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  • The Rest is Silence*
  • Yair Neuman
Denis Noble. The Music of Life: Biology Beyond the Genome. Oxford: Oxford Univ. Press, 2006. Pp. 176. $24.95.

Genetic reductionism and its "spouse"—genetic determinism—celebrated their alleged victory in the Human Genome Project. We were told that very soon the "Book of Life" would be open and ready for reading. After only a short time on this planet, Homo sapiens seemed to have solved the biggest riddle of all: what is life? However, things are always more complicated than they seem at first glance, and critical biologists like Evelyn Fox Keller and Richard Lewontin were quick to point at the shortcomings of the reductionist venture. The criticism can be roughly summarized as follows: Life is complex! Organisms are more than just a bunch of (selfish) genes or cells, just as a text is more than a bunch of words and a piece of music is more than a bunch of chords. Biological systems have the gestalt property of a whole that is different from the sum of its parts. Therefore, studying biological systems means more than breaking the system down into its components and focusing on the digital information encapsulated in each cell. Studying biological systems also involves examining how digital information turns into biological meaning and how biological components are orchestrated through various interactions to constitute the living whole. The idea that living systems should be studied as wholes is the basic axiom of what is known as the systems perspective in biology.

In his book The Music of Life, Denis Noble presents the systems biology perspective with an intelligent, authoritative, and realistic voice. Noble (b. 1936) is [End Page 625] a distinguished physiologist who made a pioneering work in modeling the heart. Being both an experimentalist and a theoretician, he uses his knowledge, experience, and scientific achievements to establish a strong argument in favor of systems biology, the theoretical approach urging us to study biological phenomena as the system-level behavior of micro-level interactions. According to this approach, the heartbeat is not determined by a "top-down homunculus." As in other biological systems, the heartbeat is primarily governed by bottom-up interactions and feedback loops. Like the order of applause emerging from the audience clapping its hands in a concert or the synchronization of fireflies, the logic of the heart is not the logic of a single governor but of a coordinating collective. In this context, computational modeling is an indispensable tool of inquiry. If the system is too complex for our limited minds, let's extend the limit of our minds by using an artifact, the computer.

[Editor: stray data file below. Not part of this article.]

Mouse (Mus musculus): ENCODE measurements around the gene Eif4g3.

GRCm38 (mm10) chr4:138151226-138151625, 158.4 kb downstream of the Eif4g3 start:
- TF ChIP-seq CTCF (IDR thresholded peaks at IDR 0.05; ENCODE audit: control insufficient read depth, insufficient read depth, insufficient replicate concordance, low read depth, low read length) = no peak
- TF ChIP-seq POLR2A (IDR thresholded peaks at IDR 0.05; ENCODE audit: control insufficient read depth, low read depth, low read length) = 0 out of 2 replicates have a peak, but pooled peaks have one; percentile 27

Nobel does not dismiss the proven achievements of genetic reductionism but argues for the necessity of the systems perspective. This is not an easy task. There is always a naïve reductionist ready to knock down the straw man of systems biology by asking: "The world is complex; is this reason for not studying it? And what is the alternative that you, my dear opponents, suggest? A kind of a non-scientific holism?" As a strategy for facing this expected response, Noble frames his arguments in a musical metaphor. This is a clever move, because unlike what some people think, a metaphor is not just a rhetorical ornament but a way of thinking. Cognitive linguistics, a school of linguistics that suggests that human language should be studied as a cognitive phenomenon, posits that the way we use our language is intermingled with the way we construct our knowledge. George Lakoff, a leading figure in cognitive linguistics, has shown that human thinking is grounded in metaphors that underlie and mediate our conceptual knowledge. Introducing a new metaphor is therefore introducing a new way of thinking. But why music as a source of metaphors? In his book of collected essays, Music at Night, Aldous Huxley (1949) writes: "all the things that, to the human spirit, are the most profoundly significant, can only be expressed. The rest is always and everywhere silence. After silence that which comes nearest to expressing the inexpressible is music" (p. 19). Music is systemic in nature, and Noble's decision to use it is justified as an instructive way...


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pp. 625-628
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